Most importantly, Ted playing a high-level game of jujitsu with Trump. Donald has done something no national politician has done successfully for close to half a century—he’s not just campaigning for people’s votes, he’s publicly cut out of the herd the votes he doesn’t want, specifically Muslims and Latinos. It would be foolish to say that those exclusionary pronouncements are the only reason for his rise—Trump is a roll-up-your-sleeves-straight-shooter-I-can-fix-it candidate in an era of deep dysfunction in government, and that has a powerful appeal. But Trump has found a way to mainstream what had previously been limited to social media and hard-right talkies—he’s discovered the same vibe that Garry Wills so brilliantly described in Nixon Agonistes when observing a George Wallace rally—the pulse of a crowd stirred viscerally by anger at specific people. Cruz can’t match Donald for pure vitality—but his assault on my home town does two things extremely well. First, it reminds people that Trump himself is no true conservative, but a thrice-married sybarite who probably shares his fellow New Yorker’s values: “socially liberal, pro-gay marriage, pro-abortion, focused on money and the media." Second, Cruz is signaling to his base that he’s willing to spread the dislike beyond just some disfavored ethnic groups—Cruz will be the scourge of his (and theirs) ideological and political enemies, regardless of their backgrounds.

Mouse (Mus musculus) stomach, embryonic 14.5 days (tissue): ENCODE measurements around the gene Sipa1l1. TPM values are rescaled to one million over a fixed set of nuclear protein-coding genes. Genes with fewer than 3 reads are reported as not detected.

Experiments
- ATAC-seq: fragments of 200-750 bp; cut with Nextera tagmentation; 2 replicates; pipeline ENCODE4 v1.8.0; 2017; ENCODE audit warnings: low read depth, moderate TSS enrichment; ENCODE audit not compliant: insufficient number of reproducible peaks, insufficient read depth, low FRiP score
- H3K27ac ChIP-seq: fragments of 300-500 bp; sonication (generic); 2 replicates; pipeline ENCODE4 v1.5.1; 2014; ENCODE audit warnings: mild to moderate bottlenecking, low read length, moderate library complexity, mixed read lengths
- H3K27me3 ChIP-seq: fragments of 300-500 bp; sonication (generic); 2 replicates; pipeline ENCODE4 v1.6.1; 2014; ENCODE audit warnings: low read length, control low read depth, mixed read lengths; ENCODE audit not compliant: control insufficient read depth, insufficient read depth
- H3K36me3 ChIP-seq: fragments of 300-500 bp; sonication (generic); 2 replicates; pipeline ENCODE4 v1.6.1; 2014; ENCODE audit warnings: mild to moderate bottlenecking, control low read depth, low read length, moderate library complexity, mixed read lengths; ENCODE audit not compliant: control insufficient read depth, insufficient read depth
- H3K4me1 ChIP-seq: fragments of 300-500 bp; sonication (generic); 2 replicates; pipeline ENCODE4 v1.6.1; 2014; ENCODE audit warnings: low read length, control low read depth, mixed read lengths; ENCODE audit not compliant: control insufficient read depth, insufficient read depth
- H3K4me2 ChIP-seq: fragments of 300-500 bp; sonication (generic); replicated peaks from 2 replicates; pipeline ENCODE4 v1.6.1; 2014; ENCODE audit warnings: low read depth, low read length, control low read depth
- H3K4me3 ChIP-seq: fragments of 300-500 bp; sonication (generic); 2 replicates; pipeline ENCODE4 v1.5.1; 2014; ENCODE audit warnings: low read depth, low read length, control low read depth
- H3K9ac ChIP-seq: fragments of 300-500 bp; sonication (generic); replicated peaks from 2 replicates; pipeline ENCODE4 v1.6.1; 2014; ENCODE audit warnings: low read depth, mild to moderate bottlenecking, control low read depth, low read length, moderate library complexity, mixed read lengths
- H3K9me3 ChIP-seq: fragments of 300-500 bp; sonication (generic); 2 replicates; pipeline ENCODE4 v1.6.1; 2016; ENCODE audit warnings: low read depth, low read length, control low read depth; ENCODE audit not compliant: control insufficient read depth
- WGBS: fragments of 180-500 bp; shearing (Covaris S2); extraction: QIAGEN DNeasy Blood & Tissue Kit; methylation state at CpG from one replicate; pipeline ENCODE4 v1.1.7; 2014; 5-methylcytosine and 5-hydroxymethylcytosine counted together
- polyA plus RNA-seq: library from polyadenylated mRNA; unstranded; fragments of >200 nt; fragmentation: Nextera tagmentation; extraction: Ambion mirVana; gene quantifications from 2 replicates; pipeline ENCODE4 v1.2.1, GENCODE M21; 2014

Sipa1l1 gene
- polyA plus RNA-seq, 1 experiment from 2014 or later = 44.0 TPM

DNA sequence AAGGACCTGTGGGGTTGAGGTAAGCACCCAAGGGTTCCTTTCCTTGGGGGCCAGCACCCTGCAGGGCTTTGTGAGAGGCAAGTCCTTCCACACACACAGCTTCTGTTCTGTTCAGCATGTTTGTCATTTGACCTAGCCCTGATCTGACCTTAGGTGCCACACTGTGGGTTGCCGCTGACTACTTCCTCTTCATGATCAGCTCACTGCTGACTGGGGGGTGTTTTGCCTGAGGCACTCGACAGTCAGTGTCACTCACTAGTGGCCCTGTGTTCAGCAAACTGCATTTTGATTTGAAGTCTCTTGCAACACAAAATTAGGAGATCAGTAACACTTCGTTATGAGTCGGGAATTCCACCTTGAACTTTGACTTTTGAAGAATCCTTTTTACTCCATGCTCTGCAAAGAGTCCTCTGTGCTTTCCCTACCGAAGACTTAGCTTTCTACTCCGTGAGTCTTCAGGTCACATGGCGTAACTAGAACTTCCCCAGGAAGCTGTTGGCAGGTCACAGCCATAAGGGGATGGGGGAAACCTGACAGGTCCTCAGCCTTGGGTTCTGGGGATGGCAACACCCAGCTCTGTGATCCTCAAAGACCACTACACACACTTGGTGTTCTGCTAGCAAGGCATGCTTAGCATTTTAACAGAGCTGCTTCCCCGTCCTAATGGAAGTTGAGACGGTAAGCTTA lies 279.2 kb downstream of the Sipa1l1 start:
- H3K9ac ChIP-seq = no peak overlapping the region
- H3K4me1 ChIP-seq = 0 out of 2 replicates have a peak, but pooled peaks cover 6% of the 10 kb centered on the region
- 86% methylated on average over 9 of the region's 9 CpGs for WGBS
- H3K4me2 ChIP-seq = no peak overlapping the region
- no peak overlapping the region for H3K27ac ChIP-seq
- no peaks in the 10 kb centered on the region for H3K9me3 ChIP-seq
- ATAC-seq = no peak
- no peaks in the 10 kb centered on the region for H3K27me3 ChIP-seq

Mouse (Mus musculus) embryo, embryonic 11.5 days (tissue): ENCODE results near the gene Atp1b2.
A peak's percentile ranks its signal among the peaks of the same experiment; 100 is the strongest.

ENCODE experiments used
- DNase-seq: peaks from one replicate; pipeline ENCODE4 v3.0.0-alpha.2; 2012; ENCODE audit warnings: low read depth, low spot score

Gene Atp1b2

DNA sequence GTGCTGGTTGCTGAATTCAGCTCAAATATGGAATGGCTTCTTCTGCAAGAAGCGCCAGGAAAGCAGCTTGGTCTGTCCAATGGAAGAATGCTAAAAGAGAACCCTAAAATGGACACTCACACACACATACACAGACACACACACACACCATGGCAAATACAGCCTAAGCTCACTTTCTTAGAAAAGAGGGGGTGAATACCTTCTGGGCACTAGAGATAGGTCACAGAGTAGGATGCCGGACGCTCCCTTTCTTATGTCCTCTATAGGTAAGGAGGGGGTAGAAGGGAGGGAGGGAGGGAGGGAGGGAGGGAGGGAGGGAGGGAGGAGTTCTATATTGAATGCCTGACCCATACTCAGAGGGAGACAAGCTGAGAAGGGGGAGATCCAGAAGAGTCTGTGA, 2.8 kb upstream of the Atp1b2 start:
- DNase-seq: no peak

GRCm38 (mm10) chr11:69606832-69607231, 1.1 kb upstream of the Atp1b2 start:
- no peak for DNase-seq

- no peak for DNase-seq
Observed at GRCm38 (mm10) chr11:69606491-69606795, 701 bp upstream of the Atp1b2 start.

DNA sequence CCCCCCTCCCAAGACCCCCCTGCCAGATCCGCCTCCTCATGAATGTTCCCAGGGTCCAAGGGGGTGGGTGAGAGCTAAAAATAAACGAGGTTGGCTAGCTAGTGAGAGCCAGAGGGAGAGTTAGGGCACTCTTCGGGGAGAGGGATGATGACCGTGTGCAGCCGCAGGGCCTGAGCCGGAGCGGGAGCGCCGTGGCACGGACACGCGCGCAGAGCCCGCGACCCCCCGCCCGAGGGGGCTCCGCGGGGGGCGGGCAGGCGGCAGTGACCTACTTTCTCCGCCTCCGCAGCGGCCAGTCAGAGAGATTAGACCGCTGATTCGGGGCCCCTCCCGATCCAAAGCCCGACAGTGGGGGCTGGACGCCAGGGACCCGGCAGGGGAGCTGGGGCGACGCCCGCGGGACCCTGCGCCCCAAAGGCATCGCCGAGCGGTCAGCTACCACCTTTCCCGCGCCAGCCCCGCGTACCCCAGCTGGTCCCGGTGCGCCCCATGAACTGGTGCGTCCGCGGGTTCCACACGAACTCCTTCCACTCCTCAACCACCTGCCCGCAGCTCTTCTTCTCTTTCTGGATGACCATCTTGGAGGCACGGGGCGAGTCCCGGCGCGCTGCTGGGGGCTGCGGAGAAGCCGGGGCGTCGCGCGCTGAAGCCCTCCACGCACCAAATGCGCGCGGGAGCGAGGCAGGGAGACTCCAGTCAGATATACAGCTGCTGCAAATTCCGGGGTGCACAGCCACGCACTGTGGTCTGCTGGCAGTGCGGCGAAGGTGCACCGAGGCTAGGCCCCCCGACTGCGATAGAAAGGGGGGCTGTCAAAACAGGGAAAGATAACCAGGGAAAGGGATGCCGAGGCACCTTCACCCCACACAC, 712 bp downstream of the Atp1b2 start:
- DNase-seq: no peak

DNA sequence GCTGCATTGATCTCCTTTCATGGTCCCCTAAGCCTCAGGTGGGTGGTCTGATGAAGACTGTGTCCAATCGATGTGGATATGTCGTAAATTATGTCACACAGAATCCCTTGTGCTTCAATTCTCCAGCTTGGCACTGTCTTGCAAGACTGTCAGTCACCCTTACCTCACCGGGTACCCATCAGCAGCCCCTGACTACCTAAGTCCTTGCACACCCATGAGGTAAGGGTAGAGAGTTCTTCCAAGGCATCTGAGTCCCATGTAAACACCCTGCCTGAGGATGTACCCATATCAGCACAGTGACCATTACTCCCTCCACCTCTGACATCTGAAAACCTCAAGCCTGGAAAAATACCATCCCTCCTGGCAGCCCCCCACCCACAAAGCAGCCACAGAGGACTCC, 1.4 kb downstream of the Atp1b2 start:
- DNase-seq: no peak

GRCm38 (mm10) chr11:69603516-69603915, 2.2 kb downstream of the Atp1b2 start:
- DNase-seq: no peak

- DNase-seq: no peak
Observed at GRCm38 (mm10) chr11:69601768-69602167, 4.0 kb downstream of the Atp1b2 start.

Smart, mainstream Republicans have noticed this. They were slow to react to Trump—it took them too long to realize that Donald’s dissing of maybe 10% of the electorate was quite possibly enhancing his appeal to some of the rest of the 90%. Donald wants to show a few less-well-dressed customers the door, ostensibly to make the rest of the shopping experience more pleasant. And they can always say Trump isn't a"real" Republican. But Cruz’s rise has them completely flummoxed, because it appears he’s willing to cull a far greater number. Cruz wants to use fire to purify the body politic.
That frightens Establishment Republicans. They want to win badly, but worry about the Faustian Bargain. The conservative columnist Michael Gerson just wrote, “For Republicans, the only good outcome of Trump vs. Cruz is for both to lose. The future of the party as the carrier of a humane, inclusive conservatism now depends on some viable choice beyond them.”
I’d be interested to hear the voice of “humane, inclusive conservatism” but for now, I have a more pressing concern. Teddy doesn’t like us. And he could be President. That’s more than enough to keep me up at night in The City That Never Sleeps.
Michael Liss (Moderate Moderator)
Please join us on Twitter.